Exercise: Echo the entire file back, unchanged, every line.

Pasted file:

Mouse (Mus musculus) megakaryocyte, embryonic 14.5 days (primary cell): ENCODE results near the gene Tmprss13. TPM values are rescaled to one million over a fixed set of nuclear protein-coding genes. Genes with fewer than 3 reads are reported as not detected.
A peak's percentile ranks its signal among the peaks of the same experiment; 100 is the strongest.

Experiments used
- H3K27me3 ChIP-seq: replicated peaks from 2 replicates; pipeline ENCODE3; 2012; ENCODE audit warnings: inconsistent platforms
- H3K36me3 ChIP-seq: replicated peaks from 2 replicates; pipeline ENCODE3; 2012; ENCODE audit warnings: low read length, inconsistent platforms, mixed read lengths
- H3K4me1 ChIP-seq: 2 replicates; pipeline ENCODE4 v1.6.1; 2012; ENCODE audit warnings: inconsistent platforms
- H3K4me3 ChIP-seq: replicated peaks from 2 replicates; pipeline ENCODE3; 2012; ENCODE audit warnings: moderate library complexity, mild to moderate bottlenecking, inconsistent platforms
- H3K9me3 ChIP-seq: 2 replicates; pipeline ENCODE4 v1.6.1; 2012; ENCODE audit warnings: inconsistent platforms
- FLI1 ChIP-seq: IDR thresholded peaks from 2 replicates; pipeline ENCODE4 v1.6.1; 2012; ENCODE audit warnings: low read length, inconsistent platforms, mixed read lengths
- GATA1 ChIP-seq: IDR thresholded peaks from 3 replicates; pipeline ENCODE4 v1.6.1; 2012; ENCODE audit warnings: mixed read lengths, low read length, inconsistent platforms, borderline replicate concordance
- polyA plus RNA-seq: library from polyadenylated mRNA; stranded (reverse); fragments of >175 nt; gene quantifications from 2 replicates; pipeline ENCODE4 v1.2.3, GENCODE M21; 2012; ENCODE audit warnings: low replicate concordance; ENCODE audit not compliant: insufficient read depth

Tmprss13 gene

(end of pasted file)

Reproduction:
Mouse (Mus musculus) megakaryocyte, embryonic 14.5 days (primary cell): ENCODE results near the gene Tmprss13. TPM values are rescaled to one million over a fixed set of nuclear protein-coding genes. Genes with fewer than 3 reads are reported as not detected.
A peak's percentile ranks its signal among the peaks of the same experiment; 100 is the strongest.

Experiments used
- H3K27me3 ChIP-seq: replicated peaks from 2 replicates; pipeline ENCODE3; 2012; ENCODE audit warnings: inconsistent platforms
- H3K36me3 ChIP-seq: replicated peaks from 2 replicates; pipeline ENCODE3; 2012; ENCODE audit warnings: low read length, inconsistent platforms, mixed read lengths
- H3K4me1 ChIP-seq: 2 replicates; pipeline ENCODE4 v1.6.1; 2012; ENCODE audit warnings: inconsistent platforms
- H3K4me3 ChIP-seq: replicated peaks from 2 replicates; pipeline ENCODE3; 2012; ENCODE audit warnings: moderate library complexity, mild to moderate bottlenecking, inconsistent platforms
- H3K9me3 ChIP-seq: 2 replicates; pipeline ENCODE4 v1.6.1; 2012; ENCODE audit warnings: inconsistent platforms
- FLI1 ChIP-seq: IDR thresholded peaks from 2 replicates; pipeline ENCODE4 v1.6.1; 2012; ENCODE audit warnings: low read length, inconsistent platforms, mixed read lengths
- GATA1 ChIP-seq: IDR thresholded peaks from 3 replicates; pipeline ENCODE4 v1.6.1; 2012; ENCODE audit warnings: mixed read lengths, low read length, inconsistent platforms, borderline replicate concordance
- polyA plus RNA-seq: library from polyadenylated mRNA; stranded (reverse); fragments of >175 nt; gene quantifications from 2 replicates; pipeline ENCODE4 v1.2.3, GENCODE M21; 2012; ENCODE audit warnings: low replicate concordance; ENCODE audit not compliant: insufficient read depth

Tmprss13 gene